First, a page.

Nestling beneath the England-Scotland border in the far west of Northumberland in the northeast of England, Kielder Water (owned by Northumbrian Water) is the largest man-made reservoir in England by capacity (Rutland Water has a greater surface area), holding 200 billion liters, and with a maximum depth of 52 meters.
It took six years (1975-1981) to construct the reservoir, which was first flooded in 1982. The River North Tyne is the primary inflow.
We have been waiting for a break in the weather to make a return visit. We first visited this area in 1998 during a touring holiday in Northumberland. And then again in December 2017 when we spent a couple of nights in one of the cabins (with our daughter Philippa, husband Andi, and grandsons Elvis and Felix) at the Leaplish Waterside Park along the western shore of the reservoir.
There are paths for walking and cycling right around Kielder Water.
From our home in North Tyneside, it’s just under 60 miles by road to Kielder Water, taking in much of the awe-inspiring Northumberland landscape along the way. Talk about big skies!
We stopped at the Kielder dam to enjoy a welcome cup of coffee; our journey had taken a little over an hour. Then we crossed the dam to a viewpoint on the far side before heading back and continuing our trip north on the western shore.
Less than a mile from the dam we made a slight detour to view the reservoir from Elf Kirk Viewpoint (it’s marked on the map above). What a delight to see the Autumn colors beginning to shine through, particularly all the golden bracken.
This was the view southeast from the northern end of Kielder Water, with the dam in the distance.
However, the main focus of our trip was the Kielder Forest Drive, a 12 mile toll road (£3) from Kielder village northeast to the A68 road (Newcastle-Jedburgh) just south of Byrness village.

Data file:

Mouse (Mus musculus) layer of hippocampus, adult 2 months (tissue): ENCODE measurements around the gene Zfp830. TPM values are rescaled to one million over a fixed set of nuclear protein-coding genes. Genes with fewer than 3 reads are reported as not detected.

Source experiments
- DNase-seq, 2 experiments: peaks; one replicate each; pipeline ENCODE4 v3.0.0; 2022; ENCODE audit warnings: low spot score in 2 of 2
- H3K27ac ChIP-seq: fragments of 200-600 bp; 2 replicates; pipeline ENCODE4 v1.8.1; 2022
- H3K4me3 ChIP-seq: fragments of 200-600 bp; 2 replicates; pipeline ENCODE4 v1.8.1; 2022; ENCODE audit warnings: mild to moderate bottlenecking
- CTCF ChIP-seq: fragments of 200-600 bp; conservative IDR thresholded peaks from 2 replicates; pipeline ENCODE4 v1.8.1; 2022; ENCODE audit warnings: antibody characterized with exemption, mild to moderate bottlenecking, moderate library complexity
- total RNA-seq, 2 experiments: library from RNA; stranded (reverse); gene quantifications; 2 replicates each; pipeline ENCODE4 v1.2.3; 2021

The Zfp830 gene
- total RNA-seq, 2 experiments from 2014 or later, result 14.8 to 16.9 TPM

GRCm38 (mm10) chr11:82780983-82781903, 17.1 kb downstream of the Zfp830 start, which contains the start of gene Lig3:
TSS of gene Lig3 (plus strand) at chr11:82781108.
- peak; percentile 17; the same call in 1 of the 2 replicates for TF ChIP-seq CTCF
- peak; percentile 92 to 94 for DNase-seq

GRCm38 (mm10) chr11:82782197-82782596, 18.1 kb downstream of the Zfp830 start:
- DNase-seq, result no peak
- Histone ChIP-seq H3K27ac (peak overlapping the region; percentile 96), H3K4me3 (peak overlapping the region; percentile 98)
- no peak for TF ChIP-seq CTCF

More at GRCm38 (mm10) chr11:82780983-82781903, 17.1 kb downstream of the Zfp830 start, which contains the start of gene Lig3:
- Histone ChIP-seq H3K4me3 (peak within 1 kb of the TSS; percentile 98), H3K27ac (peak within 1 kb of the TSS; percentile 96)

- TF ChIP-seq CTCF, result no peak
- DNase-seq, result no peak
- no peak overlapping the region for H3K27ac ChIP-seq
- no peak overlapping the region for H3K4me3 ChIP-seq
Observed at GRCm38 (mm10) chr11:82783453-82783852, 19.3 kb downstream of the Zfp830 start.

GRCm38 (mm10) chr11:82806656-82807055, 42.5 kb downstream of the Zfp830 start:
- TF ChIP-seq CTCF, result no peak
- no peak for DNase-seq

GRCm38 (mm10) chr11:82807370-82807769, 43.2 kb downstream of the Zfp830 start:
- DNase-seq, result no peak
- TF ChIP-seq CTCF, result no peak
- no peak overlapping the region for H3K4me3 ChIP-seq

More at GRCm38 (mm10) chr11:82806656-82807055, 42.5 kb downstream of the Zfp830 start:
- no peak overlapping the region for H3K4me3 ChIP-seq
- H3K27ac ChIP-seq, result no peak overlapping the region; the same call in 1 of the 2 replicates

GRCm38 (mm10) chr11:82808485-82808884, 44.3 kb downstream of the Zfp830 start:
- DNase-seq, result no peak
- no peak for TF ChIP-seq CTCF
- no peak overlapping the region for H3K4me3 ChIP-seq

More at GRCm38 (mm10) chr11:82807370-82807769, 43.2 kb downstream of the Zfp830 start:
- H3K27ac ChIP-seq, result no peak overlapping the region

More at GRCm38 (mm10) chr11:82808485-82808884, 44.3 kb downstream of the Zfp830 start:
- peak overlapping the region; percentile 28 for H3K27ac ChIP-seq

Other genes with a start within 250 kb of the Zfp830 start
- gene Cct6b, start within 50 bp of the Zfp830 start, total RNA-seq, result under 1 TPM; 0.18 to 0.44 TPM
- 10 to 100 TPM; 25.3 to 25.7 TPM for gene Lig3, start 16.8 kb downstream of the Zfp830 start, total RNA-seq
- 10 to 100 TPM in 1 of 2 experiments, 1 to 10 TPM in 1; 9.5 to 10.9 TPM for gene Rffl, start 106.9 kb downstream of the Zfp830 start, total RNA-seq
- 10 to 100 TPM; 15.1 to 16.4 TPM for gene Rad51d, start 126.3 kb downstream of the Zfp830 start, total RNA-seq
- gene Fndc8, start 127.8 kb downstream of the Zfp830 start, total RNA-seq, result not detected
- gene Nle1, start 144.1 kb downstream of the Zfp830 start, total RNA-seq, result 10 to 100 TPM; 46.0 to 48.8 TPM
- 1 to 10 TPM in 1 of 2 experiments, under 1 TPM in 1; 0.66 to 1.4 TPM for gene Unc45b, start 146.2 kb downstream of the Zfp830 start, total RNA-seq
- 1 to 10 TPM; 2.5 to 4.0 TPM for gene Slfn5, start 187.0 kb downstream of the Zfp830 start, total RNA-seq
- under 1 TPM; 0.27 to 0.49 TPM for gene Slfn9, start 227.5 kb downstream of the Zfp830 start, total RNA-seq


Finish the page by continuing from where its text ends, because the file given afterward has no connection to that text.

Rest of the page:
About a mile in, we stopped to take a stroll up the hillside, which ended up being a three mile walk, and climbing maybe a couple of hundred feet. But the weather was glorious, and it was most enjoyable.
Here is a short video taken along the Forest Drive. It’s really remote, and on the day we visited virtually no other travelers apart from some Forestry England employees.
The rough gravel roads reminded me of traveling around Peru all those decades ago, fifty years come January. The Forest Drive certainly passes through some wild landscapes, made even more ethereal in those parts of the forest that have been felled but not yet replanted. A torn landscape. No cellphone signal.
And there was one object we saw on the hills marking the border between England and Scotland. A container with fire retardant fluid to combat any forest fires, perhaps? Or maybe a defence installation, and early warning system the Scots have installed to repel English encroachments once they gain independence. What do you think?
Having reached the A68, it was a smooth and direct drive back down to the coast. Here are a couple of videos (below) traveling through glorious landscapes near Otterburn and Elsdon. Why not listen to Kathryn Tickell, an acclaimed exponent of the Northumbrian pipes (and fiddle); the first tune is Kielder Jock.
Northumberland never fails to inspire!